Results 1 to 6 of 6

Math Help - Determine whether the equations hold (equality, inclusion etc.)

  1. #1
    Member
    Joined
    Feb 2010
    Posts
    146

    Determine whether the equations hold (equality, inclusion etc.)

    Let A, B, and A_ \alpha denote subsets of a space X. Determine whether the following equations hold, if an equality fails, determine whether one of the inclusions \subset or \supset holds.

    (1) \overline{AintersectB}= \overline{A} \cap \overline{B}

    My Work: A \capB \subsetA,B. Thus A \capB \subset \overline{A}, \overline{B} and therefore A \capB \subset \overline{A} \cap \overline{B}. Thus \overline{AintersectB} \subset \overline{A} \cap \overline{B}

    Is this enough? Or do I need further information explaining it, that the part I always lack in my proofs.

    (2) \overline{the intersection of A_alpha}= \bigcap \overline{A}_ \alpha

    My Work: \overline{the intersection of A_alpha} \subset \bigcupA_ \overline{alpha}. I only need to show \subset right because I only need to show what inclusion works if equality fails? i'm having the most trouble with this one because i'm very unsure about it.

    (3) \overline{A-B}= \overline{A}- \overline{B}.

    My Work: \overline{A-B} \cup \overline{B}= \overline{A-B UNION B}= \overline{A UNION B} \supset \overline{A} \Rightarrow \overline{A-B} \supset \overline{A}- \overline{B}. ...A:=(0,2) B:=(1,2) \overline{A-B}:=[0,1] \overline{A}- \overline{B}:=[0,1). Is this correct? and/or enough? or again do I need more explanation.

    ***I am sorry in advanced for my bad latex skills I'm learning and tried very hard this time to make it as clear as I could with what i know.***
    Follow Math Help Forum on Facebook and Google+

  2. #2
    Member
    Joined
    Sep 2010
    Posts
    86
    What you did is not really a proof, in my opinion. Make sure to use the definitions of the particular items you are using. For (1):

    If x \in \overline{A\cap B} then (i) x \in A\cap B \vee (ii) \forall r > 0: N_r(x)\cap(A\cap B)\setminus\{x\} \ne \emptyset.

    If (i): \overline{A}\cap\overline{B} \supset A\cap B \ni x.
    If (ii): N_r(x)\cap A\setminus\{x\} \ne \emptyset \wedge N_r(x)\cap B\setminus\{x\} \ne \emptyset \Rightarrow x\in \overline{A} \wedge x \in \overline{B} \Rightarrow x \in \overline{A}\cap\overline{B}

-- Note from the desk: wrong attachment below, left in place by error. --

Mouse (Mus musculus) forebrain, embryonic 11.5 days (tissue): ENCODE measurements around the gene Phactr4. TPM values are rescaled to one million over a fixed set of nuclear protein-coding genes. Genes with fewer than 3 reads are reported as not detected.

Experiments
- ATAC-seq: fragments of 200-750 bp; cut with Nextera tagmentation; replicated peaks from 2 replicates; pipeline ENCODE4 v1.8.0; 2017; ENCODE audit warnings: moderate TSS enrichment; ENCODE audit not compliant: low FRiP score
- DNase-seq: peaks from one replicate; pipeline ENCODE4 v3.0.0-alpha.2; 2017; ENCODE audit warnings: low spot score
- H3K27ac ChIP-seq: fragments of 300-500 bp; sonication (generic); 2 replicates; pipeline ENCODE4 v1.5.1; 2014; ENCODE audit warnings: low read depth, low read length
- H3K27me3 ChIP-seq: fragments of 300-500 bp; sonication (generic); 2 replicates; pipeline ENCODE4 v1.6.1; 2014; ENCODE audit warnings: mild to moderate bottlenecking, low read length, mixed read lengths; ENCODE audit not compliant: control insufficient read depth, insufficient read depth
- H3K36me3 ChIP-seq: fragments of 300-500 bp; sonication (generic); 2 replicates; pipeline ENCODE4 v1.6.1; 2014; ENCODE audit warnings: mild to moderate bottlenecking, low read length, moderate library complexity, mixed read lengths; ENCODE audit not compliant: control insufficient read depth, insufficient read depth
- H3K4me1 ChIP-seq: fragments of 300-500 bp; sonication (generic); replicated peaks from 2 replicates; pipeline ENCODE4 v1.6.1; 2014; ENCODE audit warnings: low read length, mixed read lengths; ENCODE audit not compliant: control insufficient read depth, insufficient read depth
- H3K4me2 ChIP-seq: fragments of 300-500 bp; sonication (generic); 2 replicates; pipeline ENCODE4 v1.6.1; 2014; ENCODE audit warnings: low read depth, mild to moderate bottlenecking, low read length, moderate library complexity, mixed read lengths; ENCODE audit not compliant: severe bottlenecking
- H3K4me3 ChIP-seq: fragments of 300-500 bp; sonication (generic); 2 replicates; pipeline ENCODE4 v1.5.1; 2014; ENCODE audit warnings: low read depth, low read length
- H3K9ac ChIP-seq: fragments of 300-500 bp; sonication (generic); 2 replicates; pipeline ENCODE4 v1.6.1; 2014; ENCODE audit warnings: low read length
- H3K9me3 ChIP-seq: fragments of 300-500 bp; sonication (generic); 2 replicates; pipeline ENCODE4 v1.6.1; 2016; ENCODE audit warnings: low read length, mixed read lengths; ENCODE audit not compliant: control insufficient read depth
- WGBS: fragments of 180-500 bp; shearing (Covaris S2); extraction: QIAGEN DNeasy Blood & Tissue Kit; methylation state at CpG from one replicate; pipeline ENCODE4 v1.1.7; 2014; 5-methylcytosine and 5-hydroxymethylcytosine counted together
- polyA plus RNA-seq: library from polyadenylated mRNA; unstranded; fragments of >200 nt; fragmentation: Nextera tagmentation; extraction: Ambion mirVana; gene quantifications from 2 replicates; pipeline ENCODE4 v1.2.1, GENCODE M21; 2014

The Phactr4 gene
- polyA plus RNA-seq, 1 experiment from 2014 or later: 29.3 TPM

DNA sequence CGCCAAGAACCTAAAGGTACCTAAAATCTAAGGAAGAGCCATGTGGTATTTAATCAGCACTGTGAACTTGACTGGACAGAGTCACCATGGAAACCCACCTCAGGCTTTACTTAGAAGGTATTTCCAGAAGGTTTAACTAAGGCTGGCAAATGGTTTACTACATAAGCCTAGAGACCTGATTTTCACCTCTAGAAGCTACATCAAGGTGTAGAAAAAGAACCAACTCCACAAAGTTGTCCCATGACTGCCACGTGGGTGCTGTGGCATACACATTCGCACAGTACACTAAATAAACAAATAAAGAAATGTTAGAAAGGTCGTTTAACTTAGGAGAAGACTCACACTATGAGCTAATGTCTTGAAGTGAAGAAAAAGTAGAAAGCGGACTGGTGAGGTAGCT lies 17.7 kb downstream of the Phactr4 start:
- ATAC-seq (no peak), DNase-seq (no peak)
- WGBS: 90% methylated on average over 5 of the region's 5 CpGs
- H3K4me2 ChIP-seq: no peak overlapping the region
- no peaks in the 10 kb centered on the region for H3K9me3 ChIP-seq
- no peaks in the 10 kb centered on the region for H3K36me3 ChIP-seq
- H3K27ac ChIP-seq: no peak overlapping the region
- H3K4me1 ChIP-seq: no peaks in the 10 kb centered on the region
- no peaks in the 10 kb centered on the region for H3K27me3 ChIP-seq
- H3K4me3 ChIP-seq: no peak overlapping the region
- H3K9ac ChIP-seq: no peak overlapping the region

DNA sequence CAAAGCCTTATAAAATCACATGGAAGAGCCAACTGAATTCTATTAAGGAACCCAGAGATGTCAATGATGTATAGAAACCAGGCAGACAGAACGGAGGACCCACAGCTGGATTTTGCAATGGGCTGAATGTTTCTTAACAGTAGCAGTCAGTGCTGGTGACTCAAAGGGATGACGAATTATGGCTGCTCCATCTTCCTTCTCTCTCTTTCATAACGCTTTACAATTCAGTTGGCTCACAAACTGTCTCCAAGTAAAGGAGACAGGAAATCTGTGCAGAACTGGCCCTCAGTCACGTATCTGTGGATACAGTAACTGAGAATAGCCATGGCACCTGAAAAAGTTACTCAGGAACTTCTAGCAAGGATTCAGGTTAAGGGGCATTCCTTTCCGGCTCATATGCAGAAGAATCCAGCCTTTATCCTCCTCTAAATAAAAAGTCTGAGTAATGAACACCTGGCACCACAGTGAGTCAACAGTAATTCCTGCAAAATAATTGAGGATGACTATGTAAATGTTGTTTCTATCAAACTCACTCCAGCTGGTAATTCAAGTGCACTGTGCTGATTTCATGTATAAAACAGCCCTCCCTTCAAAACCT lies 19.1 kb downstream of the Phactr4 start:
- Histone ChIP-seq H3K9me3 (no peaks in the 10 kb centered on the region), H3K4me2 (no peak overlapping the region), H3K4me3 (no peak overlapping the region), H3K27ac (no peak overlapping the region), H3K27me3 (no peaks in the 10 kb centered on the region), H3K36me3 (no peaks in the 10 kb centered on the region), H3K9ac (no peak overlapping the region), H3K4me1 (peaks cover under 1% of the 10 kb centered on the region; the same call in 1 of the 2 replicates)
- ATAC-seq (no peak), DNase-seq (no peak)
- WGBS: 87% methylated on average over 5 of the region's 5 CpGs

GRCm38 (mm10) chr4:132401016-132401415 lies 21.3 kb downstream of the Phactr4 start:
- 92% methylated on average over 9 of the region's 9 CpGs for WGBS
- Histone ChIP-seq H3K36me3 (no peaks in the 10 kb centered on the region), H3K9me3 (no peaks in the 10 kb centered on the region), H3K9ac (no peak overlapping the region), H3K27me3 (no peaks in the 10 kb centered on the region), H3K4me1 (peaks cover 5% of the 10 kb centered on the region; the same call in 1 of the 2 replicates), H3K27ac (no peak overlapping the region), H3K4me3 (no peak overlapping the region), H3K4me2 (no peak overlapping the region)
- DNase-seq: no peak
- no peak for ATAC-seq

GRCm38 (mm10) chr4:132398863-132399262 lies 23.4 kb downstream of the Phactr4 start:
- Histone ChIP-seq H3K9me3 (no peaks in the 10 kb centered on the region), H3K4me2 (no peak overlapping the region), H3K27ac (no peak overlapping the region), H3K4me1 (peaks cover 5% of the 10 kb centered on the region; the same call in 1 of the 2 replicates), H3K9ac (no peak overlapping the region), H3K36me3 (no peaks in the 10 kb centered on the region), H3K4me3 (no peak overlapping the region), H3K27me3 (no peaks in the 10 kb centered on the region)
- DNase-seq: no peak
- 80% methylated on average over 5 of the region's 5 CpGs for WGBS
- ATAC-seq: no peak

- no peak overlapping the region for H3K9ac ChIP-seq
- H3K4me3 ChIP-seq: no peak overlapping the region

Thus: \overline{A\cap B} \subset \overline{A}\cap \overline{B}

    If x \in \overline{A}\cap\overline{B} then (i) x \in A\cap B \vee (ii) \forall r > 0: N_r(x)\cap A\setminus\{x\} \ne \emptyset \wedge N_r(x)\cap B\setminus\{x\}.

    If (i): \overline{A\cap B} \supset A\cap B \ni x.
    If (ii): You must ask yourself, can there be limit points of both A and B that are no limit points of A\cap B. The answer is no again since: \emptyset \ne N_r(x)\cap A\setminus\{x\} \cap N_r(x)\cap B\setminus\{x\} = N_r(x)\cap (A\cap B\setminus\{x\}) \Rightarrow x \in \overline{A\cap B}

    Thus: \overline{A\cap B} \supset \overline{A}\cap \overline{B} and therefore \overline{A\cap B} = \overline{A}\cap \overline{B}
    Follow Math Help Forum on Facebook and Google+

  3. #3
    Member
    Joined
    Sep 2010
    Posts
    86
    If x is a limit point of \cap A_{\alpha} then this limit point must have neighbourhoods that allways contain points of this intersection. Since we look at an intersection, all A_{\alpha} must contain the same elements and therefore this limit point is a limit point of any A_{\alpha}. It follows that \overline{\cap A_{\alpha}} \subset \cap \overline{A_{\alpha}}.

    On the other side. Imagine A_{\alpha} = (0,\frac{1}{\alpha}) with \alpha \in \mathbb{N}. Then \cap A_{\alpha} = \emptyset. But the closure of each A_{\alpha} contains the element zero. Thus the intersection of all closures will contain 0. Thus the intersection of all closures is not empty. Thus \overline{\cap A_{\alpha}} \not\supset \cap \overline{A_{\alpha}} in the general case.
    Follow Math Help Forum on Facebook and Google+

  4. #4
    Member
    Joined
    Sep 2010
    Posts
    86
    For (3) I belive you are wrong. Since \overline{A - B} \supset \overline{A} - \overline{B} but not necessarily the other way round. Think of an counter example. The proof for the former only contains steps I showed you before so try to solve this yourself first.
    Follow Math Help Forum on Facebook and Google+

  5. #5
    Member
    Joined
    Feb 2010
    Posts
    146
    Quote Originally Posted by raphw View Post
    For (3) I belive you are wrong. Since \overline{A - B} \supset \overline{A} - \overline{B} but not necessarily the other way round. Think of an counter example. The proof for the former only contains steps I showed you before so try to solve this yourself first.
    hmm.. \overline{R-Q}=R \neq \overline{R}- \overline{Q}=(Empty Set)?

    R and Q as in the reals and the rationals
    Follow Math Help Forum on Facebook and Google+

  6. #6
    Member
    Joined
    Sep 2010
    Posts
    86
    Yep. Good example! You can still prove that the subset constraint I posted above holds, however.
    Follow Math Help Forum on Facebook and Google+

Similar Math Help Forum Discussions

  1. Replies: 4
    Last Post: December 17th 2011, 12:48 PM
  2. Why does this congruence hold?
    Posted in the Number Theory Forum
    Replies: 2
    Last Post: April 3rd 2011, 04:16 PM
  3. determine the range of ln equations
    Posted in the Advanced Math Topics Forum
    Replies: 4
    Last Post: January 24th 2011, 01:46 PM
  4. Replies: 4
    Last Post: November 21st 2010, 11:35 AM
  5. Replies: 4
    Last Post: August 25th 2008, 04:28 AM

Search Tags


/mathhelpforum @mathhelpforum